The motivation driving Tigers, Bombers ahead of decider
"BOTTLE it. Use it as motivation next year.”
Rugby League Ipswich chairman David Nugent has already written the script for the Fassifern Bombers ahead of their return to the A-Grade decider today.
Remember what losing felt like. Use that memory - harness it, make sure you do not feel that pain again.
Nugent is not alone in his assessment.
Many from the outside looking in would reasonably believe the grand final defeat to Goodna last year is a major motivating factor for the Bombers to go one better today.
But not so much in the eyes of coach Daniel Roos.
"The motivation is that we're in a grand final,” he said.
"The motivation comes from each player not wanting to let their teammates down, who they've been playing with all year.”
You could count on one hand the amount of times the grand final loss has been brought up within the Bombers group this season.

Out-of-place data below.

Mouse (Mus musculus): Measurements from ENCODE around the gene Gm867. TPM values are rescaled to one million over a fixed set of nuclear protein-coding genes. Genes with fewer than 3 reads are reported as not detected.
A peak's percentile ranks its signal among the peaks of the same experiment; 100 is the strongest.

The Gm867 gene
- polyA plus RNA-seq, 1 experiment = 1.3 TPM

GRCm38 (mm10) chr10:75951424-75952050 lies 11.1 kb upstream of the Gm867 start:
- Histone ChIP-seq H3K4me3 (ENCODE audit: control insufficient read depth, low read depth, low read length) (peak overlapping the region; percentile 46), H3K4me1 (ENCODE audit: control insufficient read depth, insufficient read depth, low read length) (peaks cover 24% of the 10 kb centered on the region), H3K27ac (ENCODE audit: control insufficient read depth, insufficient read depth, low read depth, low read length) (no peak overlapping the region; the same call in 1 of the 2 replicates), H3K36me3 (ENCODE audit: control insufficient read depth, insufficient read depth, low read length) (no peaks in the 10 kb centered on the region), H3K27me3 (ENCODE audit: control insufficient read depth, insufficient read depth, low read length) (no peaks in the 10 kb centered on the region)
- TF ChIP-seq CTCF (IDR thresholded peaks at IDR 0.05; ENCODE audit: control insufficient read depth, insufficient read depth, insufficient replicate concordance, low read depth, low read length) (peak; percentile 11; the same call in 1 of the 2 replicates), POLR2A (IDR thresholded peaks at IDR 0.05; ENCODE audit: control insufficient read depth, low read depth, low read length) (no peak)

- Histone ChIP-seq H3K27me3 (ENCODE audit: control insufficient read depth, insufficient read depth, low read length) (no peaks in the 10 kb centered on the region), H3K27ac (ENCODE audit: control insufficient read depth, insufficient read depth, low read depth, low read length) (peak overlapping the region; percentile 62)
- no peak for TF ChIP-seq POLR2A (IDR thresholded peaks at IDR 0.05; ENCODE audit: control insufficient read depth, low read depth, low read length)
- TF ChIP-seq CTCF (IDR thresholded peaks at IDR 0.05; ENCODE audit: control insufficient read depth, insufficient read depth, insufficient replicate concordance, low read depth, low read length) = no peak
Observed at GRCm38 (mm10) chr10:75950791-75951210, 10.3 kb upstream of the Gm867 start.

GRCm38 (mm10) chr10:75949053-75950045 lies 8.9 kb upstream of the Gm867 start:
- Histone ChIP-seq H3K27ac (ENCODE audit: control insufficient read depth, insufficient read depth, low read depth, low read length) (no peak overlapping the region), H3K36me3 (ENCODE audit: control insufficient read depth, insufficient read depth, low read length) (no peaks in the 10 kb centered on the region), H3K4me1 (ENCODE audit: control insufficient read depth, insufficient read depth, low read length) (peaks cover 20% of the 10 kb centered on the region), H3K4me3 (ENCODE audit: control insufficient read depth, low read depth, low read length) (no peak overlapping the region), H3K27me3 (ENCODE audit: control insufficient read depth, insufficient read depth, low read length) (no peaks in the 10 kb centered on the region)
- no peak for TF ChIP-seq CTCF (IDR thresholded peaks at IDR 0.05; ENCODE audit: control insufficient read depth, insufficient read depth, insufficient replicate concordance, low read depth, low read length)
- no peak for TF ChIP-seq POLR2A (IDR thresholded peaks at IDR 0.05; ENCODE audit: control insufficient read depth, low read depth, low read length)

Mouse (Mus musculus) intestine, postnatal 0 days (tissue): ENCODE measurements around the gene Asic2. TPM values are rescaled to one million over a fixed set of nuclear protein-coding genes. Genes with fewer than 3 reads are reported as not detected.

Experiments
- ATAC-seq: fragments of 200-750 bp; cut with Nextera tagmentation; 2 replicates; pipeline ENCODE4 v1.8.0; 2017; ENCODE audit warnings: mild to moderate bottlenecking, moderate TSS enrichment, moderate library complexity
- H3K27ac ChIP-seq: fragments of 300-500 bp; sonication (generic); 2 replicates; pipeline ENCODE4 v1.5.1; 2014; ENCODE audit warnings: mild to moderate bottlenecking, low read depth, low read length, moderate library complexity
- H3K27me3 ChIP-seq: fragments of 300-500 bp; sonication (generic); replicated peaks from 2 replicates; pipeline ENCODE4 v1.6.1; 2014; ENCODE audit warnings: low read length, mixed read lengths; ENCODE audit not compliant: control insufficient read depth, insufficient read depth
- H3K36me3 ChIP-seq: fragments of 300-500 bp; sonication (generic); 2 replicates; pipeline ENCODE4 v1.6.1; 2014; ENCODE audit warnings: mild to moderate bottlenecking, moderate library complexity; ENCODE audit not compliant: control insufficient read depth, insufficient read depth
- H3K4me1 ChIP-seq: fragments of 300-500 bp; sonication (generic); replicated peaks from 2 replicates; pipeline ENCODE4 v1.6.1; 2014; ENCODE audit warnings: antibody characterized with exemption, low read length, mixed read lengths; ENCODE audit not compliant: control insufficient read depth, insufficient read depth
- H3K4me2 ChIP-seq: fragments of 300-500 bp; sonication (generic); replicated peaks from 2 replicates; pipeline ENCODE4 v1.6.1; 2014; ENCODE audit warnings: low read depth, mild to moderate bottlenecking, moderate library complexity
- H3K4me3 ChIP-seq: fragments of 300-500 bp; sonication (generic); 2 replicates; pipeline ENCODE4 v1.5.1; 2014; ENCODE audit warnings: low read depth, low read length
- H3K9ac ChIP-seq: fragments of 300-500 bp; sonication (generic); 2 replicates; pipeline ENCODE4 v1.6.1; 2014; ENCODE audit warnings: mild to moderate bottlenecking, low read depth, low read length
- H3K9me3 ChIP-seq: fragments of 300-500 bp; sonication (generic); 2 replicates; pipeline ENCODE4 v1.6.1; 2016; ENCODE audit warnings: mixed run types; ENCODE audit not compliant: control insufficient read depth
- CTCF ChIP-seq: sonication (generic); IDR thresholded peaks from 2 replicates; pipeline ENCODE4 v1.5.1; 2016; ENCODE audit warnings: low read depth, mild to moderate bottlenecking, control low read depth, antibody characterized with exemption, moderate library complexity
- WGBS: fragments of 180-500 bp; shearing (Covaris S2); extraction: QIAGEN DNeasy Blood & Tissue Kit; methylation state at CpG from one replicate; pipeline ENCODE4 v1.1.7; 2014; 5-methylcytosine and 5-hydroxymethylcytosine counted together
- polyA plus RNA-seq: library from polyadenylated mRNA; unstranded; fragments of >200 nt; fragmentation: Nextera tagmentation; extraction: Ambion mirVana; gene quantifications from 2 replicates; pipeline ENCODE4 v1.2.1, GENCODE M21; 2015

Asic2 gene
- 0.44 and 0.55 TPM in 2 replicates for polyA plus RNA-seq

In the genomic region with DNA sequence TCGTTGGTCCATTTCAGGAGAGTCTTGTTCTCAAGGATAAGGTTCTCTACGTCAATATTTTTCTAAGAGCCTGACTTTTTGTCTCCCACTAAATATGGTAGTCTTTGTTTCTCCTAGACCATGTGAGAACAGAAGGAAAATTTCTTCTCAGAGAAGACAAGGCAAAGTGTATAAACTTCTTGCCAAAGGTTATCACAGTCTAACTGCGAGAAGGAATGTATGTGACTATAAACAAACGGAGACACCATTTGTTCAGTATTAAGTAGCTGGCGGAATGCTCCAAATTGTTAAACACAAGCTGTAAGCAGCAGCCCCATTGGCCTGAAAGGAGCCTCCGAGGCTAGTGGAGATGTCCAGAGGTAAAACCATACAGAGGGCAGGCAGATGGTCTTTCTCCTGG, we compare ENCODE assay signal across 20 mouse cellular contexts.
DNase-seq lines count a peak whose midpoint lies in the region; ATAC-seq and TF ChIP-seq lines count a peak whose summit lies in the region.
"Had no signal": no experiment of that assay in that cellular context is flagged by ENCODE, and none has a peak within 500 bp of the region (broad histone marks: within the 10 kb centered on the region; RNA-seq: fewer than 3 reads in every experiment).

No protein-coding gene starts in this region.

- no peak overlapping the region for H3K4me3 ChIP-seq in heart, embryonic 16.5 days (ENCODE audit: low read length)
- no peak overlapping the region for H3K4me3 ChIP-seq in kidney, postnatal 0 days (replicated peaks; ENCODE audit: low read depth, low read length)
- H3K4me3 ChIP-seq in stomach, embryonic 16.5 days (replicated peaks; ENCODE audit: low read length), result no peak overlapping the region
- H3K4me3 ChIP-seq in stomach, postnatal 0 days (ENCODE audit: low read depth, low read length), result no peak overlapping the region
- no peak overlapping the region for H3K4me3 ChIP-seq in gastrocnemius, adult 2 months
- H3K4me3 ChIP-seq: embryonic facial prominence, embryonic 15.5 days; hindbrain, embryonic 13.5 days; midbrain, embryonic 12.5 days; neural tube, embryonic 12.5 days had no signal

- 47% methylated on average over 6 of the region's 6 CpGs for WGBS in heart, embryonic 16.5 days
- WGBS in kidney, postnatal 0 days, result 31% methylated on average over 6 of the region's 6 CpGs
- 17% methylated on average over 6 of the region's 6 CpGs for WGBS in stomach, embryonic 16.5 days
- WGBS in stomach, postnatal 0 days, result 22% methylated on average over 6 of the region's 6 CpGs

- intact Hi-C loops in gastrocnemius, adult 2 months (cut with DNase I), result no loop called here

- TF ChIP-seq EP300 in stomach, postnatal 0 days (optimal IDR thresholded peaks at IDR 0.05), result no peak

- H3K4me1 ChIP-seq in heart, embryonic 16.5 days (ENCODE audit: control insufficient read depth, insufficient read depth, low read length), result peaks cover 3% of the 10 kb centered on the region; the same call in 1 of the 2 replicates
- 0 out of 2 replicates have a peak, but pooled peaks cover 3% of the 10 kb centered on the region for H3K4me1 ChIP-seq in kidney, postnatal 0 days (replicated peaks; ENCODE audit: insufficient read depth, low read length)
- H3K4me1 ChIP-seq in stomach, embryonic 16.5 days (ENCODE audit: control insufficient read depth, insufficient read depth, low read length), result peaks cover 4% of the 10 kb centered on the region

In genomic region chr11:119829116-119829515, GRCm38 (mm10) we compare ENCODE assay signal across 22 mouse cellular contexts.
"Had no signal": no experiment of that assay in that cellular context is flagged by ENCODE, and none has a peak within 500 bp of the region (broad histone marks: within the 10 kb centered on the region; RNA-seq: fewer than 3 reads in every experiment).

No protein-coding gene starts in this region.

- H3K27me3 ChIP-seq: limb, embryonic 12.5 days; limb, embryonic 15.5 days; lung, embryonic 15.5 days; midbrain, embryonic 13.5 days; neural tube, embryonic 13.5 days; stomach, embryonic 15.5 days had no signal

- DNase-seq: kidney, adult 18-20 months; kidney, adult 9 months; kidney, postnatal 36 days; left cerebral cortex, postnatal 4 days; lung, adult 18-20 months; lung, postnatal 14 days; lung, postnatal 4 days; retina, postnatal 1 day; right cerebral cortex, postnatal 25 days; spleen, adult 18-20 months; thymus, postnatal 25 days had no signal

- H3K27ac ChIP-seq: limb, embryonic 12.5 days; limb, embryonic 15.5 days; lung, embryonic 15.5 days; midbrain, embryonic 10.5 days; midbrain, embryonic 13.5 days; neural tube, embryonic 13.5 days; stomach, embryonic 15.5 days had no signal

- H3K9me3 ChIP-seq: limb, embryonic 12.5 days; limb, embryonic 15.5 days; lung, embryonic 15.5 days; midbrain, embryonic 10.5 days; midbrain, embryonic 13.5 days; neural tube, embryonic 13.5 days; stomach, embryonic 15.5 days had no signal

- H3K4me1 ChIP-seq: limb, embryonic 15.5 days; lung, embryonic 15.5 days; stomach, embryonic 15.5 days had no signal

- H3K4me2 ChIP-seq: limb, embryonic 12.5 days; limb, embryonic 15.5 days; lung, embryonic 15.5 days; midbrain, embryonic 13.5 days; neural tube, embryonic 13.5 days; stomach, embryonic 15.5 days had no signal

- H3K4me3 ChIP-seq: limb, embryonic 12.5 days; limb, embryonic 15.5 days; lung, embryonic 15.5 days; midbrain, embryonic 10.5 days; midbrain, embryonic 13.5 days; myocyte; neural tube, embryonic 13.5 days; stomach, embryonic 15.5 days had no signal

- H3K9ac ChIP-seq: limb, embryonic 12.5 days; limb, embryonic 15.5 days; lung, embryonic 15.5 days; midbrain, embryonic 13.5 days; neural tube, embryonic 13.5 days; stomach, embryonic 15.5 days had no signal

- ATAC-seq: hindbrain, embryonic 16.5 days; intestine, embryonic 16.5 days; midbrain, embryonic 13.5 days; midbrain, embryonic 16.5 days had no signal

Roos has been careful not to let that disappointment define their 2018 season.
"You want to win the grand final. That's the goal every team has at the start of the year,” he said.
"Our goal is to go one better, but it's not something we've really discussed throughout. It's been game at a time - focus on this game and then onto the next game.”
But that is not to say there are no external motivating factors at play within this Fassifern group today.
Aaron Adcock missed last season's decider.
That is his motivation.
The competition's leading point-scorer suffered a knee injury in the preliminary final win over Norths the week prior, and was forced to watch from the sideline.
That memory, of being no use to his teammates in the biggest game of the season, still burns in the five-eight's mind.
"He was gutted last year when he couldn't play,” Roos said of the A-Grade Player of the Year.
"He was a big loss for us in the grand final. I know he's looking forward to making amends.”
Adcock will take his place on the field today. But his early season halves partner and captain will not.
Mitchell Range's season was ended prematurely by a dangerous tackle in a match against Goodna in round 15.